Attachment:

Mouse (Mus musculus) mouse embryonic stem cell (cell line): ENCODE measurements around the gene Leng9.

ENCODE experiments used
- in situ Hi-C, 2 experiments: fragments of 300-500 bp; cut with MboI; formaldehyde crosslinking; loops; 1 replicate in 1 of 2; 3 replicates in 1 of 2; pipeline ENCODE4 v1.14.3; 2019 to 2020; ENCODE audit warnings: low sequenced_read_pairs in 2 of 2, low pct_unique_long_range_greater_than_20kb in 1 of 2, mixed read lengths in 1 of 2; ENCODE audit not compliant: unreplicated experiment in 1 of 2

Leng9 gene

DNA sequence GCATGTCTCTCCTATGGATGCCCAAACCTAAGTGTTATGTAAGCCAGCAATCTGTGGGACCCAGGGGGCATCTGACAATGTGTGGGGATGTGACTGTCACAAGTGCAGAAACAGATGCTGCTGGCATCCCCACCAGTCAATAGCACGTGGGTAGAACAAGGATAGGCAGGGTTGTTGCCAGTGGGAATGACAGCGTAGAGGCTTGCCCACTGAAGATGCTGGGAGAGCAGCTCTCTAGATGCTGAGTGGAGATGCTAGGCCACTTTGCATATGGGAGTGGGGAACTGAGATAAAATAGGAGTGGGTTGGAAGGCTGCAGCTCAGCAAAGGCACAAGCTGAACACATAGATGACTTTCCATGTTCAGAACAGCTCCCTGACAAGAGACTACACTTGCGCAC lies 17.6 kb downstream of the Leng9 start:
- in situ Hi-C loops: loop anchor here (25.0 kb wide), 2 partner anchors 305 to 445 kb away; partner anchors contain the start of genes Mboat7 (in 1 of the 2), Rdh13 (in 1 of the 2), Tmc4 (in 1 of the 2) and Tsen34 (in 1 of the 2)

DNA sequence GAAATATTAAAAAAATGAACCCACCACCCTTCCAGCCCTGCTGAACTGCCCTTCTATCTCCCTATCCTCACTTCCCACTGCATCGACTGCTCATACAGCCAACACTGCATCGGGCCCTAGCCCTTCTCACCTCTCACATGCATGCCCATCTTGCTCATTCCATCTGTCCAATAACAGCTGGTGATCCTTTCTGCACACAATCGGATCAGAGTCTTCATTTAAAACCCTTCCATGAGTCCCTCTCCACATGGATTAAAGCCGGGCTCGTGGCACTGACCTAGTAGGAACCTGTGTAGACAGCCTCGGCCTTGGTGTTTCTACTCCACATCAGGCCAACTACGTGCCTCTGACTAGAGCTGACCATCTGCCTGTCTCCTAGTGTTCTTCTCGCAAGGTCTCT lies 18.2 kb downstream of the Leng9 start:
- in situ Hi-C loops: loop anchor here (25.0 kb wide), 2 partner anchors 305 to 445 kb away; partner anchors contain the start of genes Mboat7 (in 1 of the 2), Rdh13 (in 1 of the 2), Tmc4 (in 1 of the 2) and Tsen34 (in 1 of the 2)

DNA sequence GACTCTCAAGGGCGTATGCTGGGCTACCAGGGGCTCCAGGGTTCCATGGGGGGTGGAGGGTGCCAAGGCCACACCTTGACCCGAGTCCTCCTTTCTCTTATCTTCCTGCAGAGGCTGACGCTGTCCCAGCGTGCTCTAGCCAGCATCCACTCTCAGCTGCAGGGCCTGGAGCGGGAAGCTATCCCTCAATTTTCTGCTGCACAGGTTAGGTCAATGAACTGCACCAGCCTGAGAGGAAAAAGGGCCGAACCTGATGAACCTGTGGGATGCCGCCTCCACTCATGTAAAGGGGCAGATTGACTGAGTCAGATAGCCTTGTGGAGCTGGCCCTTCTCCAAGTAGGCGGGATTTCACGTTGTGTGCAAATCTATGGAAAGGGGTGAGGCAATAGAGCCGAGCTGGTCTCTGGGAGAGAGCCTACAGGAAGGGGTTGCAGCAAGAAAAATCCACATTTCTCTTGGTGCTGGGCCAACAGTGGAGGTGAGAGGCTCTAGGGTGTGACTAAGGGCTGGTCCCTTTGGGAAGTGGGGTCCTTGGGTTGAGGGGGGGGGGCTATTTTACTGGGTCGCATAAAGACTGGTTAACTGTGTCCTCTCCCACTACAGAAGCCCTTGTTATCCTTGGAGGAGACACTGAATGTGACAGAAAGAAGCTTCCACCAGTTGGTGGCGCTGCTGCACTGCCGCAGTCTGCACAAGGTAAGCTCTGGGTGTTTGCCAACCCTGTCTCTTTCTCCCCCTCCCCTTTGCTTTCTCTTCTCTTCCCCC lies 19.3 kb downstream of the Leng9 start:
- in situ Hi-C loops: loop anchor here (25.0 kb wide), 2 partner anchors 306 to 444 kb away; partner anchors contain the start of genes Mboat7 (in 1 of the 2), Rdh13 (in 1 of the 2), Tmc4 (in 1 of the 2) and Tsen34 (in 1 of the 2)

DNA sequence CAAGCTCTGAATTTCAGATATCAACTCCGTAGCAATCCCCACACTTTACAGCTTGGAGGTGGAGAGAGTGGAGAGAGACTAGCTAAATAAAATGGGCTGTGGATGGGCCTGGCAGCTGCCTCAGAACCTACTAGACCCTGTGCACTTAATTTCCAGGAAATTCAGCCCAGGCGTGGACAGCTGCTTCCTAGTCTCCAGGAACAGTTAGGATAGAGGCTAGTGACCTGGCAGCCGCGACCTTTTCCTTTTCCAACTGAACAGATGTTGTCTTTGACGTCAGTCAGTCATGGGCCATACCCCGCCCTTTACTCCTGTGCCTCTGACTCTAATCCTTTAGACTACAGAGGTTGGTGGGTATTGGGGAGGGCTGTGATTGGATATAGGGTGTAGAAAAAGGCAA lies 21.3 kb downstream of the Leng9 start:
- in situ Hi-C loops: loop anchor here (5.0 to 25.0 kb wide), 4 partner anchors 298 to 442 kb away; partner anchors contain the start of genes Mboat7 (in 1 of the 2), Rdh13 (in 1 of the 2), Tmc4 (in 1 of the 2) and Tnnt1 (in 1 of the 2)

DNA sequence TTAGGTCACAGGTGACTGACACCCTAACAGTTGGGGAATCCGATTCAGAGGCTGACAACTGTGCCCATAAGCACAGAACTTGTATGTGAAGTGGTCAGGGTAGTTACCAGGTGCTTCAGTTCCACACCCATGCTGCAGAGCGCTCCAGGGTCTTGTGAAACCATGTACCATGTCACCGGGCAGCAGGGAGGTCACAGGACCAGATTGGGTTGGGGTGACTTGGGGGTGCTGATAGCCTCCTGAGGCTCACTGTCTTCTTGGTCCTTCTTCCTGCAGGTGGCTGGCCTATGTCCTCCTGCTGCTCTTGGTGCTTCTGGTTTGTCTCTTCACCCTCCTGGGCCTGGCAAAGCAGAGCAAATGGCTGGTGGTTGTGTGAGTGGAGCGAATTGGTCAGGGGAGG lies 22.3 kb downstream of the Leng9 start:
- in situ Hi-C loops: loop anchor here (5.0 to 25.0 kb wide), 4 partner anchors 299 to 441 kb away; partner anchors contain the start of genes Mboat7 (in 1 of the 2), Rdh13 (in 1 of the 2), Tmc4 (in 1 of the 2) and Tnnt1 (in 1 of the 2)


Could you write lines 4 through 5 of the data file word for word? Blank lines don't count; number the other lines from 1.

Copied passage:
Leng9 gene

DNA sequence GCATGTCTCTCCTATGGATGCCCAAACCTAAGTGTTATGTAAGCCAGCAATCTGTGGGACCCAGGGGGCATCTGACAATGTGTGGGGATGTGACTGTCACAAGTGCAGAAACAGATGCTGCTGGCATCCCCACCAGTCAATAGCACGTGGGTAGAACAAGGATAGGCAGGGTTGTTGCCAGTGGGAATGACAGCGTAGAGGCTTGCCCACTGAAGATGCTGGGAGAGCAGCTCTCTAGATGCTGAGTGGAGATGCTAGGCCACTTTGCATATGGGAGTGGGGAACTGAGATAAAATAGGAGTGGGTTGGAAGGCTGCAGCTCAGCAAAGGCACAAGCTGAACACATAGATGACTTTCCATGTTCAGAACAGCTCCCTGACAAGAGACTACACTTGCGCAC lies 17.6 kb downstream of the Leng9 start: